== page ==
Maryland lawmakers are once again proposing a bill which would legalize physician-assisted suicide in the state. The Richard E. Israel and Roger “Pip” Moyer End-of-Life Option Act was introduced in the Maryland House of Delegates on Jan. 29 and would permit terminally ill patients to request “aid in dying” medication after meeting certain requirements. 

In 2019, a similar bill, which had been introduced three times previously and failed to advance to a vote, was denied by the Maryland State Senate in a tie 23-23 vote.

The Richard E. Israel and Roger “Pip” Moyer End-of-Life Option Act would permit adults who are mentally capable of health care decisions and who have received a prognosis of six months, to request aid-in-dying medication that they must ingest themselves. A series of requirements would ensure the patient has gone through a series of verbal and written requests to their doctor for the aid-in-dying medication before it is prescribed, in addition to other requirements. 

Maryland Against Physician Assisted Suicide, a nonpartisan coalition in opposition to the legalization of physician-assisted suicide in Maryland, said in a statement the changes to the bill which were suggested last year were not included in the 2020 version of the bill.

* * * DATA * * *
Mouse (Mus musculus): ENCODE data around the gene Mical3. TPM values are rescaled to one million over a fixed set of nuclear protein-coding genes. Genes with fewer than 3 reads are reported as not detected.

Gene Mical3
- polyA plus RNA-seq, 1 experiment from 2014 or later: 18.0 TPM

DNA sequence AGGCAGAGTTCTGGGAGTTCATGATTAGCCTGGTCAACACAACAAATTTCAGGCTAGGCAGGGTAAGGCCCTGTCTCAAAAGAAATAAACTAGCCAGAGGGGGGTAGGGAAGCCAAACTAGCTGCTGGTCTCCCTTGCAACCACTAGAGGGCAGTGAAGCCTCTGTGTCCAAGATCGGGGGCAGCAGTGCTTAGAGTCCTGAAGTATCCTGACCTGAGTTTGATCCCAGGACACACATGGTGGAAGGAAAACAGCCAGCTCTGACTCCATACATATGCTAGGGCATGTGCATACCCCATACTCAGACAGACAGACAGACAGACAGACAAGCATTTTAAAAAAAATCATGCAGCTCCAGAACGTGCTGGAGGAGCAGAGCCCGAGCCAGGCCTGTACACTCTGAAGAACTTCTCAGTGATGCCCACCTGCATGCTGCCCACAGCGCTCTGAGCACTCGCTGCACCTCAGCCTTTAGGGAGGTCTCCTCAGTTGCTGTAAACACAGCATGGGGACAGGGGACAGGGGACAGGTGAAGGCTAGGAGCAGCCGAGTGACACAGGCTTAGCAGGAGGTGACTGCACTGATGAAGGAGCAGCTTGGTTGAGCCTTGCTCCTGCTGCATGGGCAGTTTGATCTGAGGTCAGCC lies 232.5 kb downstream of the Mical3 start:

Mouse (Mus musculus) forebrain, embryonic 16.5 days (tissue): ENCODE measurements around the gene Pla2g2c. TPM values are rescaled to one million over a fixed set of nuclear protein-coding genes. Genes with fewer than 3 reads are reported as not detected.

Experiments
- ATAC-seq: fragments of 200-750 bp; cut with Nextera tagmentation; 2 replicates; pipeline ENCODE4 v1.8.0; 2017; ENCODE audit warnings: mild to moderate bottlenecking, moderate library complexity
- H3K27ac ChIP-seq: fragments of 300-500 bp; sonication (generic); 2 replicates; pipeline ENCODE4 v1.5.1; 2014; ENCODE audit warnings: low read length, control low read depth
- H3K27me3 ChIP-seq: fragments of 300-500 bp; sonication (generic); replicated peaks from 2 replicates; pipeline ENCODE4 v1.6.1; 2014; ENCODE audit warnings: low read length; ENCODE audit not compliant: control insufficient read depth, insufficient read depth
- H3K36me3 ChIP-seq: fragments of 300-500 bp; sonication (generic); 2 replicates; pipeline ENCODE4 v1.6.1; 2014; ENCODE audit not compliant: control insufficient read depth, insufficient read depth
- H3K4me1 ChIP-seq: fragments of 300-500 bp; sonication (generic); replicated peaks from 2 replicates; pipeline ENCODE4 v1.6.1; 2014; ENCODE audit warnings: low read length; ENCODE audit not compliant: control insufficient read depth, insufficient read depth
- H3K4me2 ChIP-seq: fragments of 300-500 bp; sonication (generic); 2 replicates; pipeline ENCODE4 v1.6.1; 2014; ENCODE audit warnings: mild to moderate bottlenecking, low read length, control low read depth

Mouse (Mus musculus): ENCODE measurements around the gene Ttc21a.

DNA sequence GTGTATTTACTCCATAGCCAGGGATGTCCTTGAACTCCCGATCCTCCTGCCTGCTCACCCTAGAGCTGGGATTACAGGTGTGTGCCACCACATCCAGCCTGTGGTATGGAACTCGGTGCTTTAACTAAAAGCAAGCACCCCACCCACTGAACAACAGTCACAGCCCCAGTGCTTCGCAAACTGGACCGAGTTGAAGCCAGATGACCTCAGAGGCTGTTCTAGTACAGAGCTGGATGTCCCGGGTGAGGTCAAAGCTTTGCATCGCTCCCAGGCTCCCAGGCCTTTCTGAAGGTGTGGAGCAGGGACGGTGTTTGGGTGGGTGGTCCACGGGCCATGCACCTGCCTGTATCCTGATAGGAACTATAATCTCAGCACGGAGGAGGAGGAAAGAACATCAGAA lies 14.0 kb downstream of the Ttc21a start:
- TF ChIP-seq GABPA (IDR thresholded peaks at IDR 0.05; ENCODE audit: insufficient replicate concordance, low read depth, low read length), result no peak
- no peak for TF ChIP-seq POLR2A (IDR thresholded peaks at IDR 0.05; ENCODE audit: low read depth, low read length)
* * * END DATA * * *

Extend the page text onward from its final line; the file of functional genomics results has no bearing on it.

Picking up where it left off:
“The result is that the General Assembly is once again being asked to consider legislation that is unethical, discriminatory, and hopelessly flawed,” the statement said. 

The Maryland Catholic Conference, which partners with organizations in the Maryland Against Physician-Assisted Suicide coalition, remains opposed to such legislation that “seeks to legalize the intentional taking of human life,” according to the conference’s website

Jennifer Kraska, executive director of the Maryland Catholic Conference, said in a statement the conference is once again turning to the Catholic Advocacy Network to encourage constituents to reach out to their representatives. 

“We are grateful to everyone in our Catholic Advocacy Network, who together sent more than 10,000 messages last year against physician-assisted suicide, and helped defeat this bill, but we need your help again this year,” she said. 

Since being introduced to the current Maryland House of Delegates, the bill has been referred to the Health and Government Operations Committee and the Judiciary Committee.